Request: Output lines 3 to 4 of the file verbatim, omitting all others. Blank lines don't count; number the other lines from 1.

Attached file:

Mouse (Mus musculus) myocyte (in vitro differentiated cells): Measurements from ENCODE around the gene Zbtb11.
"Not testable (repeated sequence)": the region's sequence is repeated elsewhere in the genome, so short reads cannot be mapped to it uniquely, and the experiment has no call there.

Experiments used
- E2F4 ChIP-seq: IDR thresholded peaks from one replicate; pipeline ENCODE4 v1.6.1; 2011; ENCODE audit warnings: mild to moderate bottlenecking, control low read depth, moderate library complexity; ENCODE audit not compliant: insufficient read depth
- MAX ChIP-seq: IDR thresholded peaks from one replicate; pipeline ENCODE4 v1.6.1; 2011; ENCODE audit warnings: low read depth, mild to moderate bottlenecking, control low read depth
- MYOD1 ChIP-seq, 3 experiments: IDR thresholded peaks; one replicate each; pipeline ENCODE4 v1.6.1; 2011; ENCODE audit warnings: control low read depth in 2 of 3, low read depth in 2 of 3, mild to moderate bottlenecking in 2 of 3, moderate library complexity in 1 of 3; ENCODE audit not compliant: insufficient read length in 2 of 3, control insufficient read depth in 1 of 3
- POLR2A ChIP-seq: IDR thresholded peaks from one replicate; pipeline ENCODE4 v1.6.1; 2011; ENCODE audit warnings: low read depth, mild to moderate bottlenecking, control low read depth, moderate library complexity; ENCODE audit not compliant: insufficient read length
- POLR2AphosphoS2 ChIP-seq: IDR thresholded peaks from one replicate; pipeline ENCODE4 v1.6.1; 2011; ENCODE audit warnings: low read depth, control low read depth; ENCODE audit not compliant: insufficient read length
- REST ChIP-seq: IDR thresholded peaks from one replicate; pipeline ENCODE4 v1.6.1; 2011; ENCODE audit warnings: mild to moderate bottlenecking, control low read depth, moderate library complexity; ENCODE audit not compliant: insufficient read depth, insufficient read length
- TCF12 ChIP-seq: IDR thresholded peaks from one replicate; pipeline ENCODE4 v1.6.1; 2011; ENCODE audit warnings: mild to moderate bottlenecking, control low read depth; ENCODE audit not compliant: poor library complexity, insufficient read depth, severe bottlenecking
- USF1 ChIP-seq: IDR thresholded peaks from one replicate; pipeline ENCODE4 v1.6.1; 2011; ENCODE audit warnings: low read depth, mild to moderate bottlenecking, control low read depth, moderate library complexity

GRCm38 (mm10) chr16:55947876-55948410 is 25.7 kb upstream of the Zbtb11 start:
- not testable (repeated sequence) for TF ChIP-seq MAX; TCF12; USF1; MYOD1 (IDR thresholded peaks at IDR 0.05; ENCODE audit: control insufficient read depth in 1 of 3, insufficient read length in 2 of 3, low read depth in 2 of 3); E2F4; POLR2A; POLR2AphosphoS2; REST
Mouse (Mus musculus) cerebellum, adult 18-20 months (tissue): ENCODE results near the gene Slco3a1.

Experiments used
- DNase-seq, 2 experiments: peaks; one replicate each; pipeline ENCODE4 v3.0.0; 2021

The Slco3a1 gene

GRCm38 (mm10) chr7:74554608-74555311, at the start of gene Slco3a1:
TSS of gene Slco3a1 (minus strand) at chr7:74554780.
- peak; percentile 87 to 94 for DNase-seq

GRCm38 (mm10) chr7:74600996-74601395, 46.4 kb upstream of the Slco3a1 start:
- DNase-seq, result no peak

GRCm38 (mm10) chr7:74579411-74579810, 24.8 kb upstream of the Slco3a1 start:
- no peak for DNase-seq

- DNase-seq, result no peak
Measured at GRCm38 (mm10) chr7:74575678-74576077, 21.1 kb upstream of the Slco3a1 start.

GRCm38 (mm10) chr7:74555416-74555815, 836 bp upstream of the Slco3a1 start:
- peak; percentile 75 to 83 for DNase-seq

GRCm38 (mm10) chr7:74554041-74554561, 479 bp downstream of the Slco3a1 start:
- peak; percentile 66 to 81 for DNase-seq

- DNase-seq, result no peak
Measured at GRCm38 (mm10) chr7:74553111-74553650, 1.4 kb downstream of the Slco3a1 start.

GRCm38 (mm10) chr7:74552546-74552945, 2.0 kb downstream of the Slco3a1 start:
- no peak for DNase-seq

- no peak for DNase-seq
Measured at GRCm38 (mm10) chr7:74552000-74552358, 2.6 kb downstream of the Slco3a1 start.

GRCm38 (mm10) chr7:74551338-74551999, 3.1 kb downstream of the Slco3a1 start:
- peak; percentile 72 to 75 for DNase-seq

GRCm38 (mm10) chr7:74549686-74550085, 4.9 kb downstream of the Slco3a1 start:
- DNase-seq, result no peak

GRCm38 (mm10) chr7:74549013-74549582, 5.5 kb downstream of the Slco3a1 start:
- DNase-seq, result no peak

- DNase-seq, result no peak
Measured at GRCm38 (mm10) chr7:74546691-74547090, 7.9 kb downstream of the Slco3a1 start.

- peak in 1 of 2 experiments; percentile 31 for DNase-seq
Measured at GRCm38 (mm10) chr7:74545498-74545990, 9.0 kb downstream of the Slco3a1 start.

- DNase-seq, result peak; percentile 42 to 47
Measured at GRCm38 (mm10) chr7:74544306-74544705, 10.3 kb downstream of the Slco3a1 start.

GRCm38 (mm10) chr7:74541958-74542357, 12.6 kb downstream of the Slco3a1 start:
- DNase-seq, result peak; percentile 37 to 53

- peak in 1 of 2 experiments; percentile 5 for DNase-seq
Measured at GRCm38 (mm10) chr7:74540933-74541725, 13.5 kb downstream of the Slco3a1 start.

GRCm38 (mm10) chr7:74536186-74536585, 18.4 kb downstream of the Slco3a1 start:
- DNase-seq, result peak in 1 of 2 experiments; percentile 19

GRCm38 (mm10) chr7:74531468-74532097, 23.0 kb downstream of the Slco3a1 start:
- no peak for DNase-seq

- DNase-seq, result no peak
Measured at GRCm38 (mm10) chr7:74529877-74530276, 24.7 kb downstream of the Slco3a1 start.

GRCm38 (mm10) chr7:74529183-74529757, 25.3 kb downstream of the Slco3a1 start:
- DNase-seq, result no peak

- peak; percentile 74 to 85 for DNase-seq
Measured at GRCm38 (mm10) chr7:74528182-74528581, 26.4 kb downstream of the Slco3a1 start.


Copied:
Experiments used
- E2F4 ChIP-seq: IDR thresholded peaks from one replicate; pipeline ENCODE4 v1.6.1; 2011; ENCODE audit warnings: mild to moderate bottlenecking, control low read depth, moderate library complexity; ENCODE audit not compliant: insufficient read depth